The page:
Wildfire update. Guest Perspective with Kevin Price, Storm Watching & more
Wildfire update. Guest Perspective with Kevin Price, Storm Watching & more
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Image of waves at Cape Perpetua

February Featured Park: Cape Perpetua Scenic Area

Cape Perpetua Scenic Area in the Siuslaw National Forest is an amazing place to visit in any season. Winter, however, might be the best time to experience this 2,700-acre protected coastal area.

26 miles of hiking trails with amazing views offer visitors the opportunity to explore beaches and tidepools as well as magical old-growth forest. And if you would like to stay nearby, the Tillicum Beach Campground offers reservable camp sites, with water and electric, year-round, through recreation.gov (Cape Perpetua Campground is also nearby, open from Spring-Fall).

In the winter, impressive displays of crashing waves can be seen at Devil’s Churn, Cook’s Chasm, and Thor’s Well. If the tide is out, visit the marine garden, where sea stars, urchins, nudibranchs, and other sea life can be observed in this protected environment.

Among the most impressive sea creature to be seen from Cape Perpetua is the Grey Whale, which is often spotted from the beaches this time of year. Bring your binoculars and look for sprays from anywhere along the rocky intertidal areas surrounding the beach below the visitor’s center.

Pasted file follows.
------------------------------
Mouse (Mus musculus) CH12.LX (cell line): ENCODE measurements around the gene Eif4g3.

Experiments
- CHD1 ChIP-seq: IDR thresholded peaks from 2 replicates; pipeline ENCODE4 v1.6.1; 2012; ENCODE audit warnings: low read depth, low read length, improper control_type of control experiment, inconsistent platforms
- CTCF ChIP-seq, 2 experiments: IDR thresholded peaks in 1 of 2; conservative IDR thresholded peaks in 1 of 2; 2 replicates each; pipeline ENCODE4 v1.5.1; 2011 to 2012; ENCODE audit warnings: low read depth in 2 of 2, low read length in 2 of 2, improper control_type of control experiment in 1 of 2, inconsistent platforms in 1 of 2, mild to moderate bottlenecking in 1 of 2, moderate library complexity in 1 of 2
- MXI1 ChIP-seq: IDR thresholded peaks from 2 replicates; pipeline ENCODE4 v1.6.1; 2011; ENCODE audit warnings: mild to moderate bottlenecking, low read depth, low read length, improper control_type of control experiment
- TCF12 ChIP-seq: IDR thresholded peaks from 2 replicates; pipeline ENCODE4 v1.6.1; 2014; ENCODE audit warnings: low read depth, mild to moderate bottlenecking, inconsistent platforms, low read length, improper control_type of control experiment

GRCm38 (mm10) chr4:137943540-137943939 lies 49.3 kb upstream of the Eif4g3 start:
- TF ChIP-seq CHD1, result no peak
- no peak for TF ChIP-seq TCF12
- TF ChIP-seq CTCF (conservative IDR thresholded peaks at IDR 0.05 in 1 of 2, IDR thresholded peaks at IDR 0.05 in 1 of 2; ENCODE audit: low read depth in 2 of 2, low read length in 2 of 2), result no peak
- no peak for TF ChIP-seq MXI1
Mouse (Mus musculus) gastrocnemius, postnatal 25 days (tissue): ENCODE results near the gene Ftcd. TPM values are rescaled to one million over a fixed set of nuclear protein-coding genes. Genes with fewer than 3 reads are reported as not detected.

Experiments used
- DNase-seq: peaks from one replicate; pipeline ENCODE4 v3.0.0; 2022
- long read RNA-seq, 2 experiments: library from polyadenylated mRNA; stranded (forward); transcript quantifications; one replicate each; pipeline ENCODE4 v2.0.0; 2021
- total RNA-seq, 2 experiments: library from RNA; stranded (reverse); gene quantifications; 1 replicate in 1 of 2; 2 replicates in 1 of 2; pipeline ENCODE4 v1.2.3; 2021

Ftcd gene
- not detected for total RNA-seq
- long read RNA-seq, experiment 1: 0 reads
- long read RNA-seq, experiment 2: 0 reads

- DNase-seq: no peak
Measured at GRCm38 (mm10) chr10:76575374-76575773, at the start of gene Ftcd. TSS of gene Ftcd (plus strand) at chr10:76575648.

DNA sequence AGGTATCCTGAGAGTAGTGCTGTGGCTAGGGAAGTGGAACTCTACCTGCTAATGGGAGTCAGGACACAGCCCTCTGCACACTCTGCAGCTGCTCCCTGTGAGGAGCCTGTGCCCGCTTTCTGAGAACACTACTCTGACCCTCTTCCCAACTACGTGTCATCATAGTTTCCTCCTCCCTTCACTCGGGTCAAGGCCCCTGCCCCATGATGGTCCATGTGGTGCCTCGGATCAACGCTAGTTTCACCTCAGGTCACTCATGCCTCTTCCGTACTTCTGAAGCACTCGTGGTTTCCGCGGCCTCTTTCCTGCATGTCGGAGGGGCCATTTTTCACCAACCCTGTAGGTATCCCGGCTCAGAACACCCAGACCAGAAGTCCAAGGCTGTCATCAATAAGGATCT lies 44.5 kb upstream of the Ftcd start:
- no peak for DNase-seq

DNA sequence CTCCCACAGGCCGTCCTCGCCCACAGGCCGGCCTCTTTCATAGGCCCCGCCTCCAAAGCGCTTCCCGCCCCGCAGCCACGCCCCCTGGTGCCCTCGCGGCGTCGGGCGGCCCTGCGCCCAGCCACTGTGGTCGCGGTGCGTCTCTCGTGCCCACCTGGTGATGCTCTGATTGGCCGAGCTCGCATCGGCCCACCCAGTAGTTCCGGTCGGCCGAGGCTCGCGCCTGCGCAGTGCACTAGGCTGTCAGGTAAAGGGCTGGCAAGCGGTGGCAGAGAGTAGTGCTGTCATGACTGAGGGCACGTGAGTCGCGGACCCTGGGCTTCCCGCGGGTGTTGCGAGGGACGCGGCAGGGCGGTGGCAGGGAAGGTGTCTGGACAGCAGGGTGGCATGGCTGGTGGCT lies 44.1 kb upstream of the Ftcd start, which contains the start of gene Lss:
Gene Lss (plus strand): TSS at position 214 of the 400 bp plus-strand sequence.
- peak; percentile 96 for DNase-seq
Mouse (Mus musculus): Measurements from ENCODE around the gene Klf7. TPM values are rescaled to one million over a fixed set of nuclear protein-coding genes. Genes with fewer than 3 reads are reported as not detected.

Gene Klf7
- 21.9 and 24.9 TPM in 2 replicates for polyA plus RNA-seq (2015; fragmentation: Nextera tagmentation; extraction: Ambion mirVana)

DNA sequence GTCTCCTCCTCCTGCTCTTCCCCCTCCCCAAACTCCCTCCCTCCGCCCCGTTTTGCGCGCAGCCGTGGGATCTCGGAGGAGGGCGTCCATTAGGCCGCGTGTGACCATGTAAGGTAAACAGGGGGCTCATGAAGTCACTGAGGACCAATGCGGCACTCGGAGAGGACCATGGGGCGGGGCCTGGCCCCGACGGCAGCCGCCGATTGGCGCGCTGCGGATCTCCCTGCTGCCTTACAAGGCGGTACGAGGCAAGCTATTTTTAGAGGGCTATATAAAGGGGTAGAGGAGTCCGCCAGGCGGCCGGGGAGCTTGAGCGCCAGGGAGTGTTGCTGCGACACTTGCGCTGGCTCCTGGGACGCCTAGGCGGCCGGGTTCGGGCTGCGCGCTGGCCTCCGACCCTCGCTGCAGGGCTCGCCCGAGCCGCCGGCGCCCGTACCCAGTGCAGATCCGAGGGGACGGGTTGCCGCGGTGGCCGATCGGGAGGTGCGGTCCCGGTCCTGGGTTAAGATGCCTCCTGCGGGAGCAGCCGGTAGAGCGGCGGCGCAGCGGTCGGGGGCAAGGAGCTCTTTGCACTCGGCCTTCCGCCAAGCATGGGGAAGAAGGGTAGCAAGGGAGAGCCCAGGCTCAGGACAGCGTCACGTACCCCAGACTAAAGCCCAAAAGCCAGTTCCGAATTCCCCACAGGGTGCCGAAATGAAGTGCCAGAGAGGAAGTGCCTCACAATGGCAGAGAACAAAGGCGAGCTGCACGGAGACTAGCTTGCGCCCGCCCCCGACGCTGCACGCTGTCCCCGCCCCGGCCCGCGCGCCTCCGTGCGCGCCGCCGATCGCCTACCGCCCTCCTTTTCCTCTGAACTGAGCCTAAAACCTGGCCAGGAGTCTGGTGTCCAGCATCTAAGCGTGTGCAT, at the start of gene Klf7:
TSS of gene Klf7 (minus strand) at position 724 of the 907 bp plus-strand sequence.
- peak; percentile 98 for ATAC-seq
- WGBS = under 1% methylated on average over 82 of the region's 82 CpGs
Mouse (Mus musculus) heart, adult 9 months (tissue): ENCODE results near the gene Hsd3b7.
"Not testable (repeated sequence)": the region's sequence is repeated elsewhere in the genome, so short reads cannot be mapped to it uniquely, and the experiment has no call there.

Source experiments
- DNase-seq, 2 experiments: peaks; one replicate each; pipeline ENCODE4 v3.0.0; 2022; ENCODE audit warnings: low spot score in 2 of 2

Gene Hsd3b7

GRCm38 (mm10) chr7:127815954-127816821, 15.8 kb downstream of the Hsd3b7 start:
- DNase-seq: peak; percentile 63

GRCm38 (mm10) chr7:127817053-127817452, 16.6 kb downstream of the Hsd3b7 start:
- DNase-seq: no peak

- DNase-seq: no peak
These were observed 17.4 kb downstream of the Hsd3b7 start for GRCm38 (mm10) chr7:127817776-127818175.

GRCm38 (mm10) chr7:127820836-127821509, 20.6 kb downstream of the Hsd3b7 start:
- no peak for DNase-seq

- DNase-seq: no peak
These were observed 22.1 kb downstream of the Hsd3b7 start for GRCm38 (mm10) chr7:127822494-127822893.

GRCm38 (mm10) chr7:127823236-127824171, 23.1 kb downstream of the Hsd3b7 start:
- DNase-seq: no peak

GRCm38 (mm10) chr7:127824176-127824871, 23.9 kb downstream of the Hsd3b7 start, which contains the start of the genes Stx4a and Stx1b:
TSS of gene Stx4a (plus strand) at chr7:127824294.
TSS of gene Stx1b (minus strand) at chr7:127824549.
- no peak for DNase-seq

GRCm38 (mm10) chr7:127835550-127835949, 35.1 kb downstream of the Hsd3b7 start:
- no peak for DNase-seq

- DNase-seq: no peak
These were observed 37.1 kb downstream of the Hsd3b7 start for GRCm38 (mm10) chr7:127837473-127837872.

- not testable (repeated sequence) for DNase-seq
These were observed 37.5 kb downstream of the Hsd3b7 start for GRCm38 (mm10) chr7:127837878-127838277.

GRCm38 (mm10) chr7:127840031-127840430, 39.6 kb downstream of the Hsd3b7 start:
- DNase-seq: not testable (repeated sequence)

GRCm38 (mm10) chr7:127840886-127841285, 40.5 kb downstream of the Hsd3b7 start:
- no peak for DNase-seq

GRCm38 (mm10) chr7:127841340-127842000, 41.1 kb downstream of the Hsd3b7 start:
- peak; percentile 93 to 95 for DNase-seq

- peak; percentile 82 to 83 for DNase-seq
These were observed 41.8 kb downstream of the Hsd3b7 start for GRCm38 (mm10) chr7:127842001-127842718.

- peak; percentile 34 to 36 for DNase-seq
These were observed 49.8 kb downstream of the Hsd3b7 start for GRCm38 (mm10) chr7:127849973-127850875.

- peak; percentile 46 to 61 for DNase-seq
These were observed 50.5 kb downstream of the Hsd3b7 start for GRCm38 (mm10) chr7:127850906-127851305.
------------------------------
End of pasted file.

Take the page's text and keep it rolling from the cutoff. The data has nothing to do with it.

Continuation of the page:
Cape Perpetua offers much more than the impressive cliffs and beaches. Away from the beaches, multiple trails run through an enchanting old-growth forest. Enjoy an easy 2-mile hike to see a 500-year old Sitka Spruce, or take a longer route like the Cummins Creek Loop Trail to experience both ancient forest and ocean views. Amanda’s Trail, a memorial to Amanda de Cuys and the forced relocation of Native Americans to the Siletz reservation, is currently under construction and multiple portions may be closed (re-opening anticipated by February 22, 2022).

Go to the Forest Service's Cape Perpetua web page to plan your trip in advance and download a trail map for the area.

Accessibility info: There are two wheelchair-accessible trails for Cape Perpetua Scenic that both connect to the visitor’s center, offering access to either Devil’s Churn or Cook’s Chasm. Parking areas are located at Devil’s Churn (not to be confused with Devil's Punchbowl further north), the visitor’s center, and Cook’s Chasm. A $5 day-use fee is required. The visitor’s center is currently closed, but restrooms and trails are open.

Accessible adventures has a video for Cape Perpetua.

Whale watching links:

Oregon Parks Forever Funds Replacement of More Than 500,000 Trees Killed By Wildfires And Excessive Heat

As of January 31, 2022, we have been able to fund the planting of 553,000 trees across the state at Collier State Park, Silver Falls State Park, the Ben & Kay Dorris State Recreation Area, North Santiam State Park, Cedar Butte, and in the Tillamook Forest – as well as parks in Josephine and Marion Counties.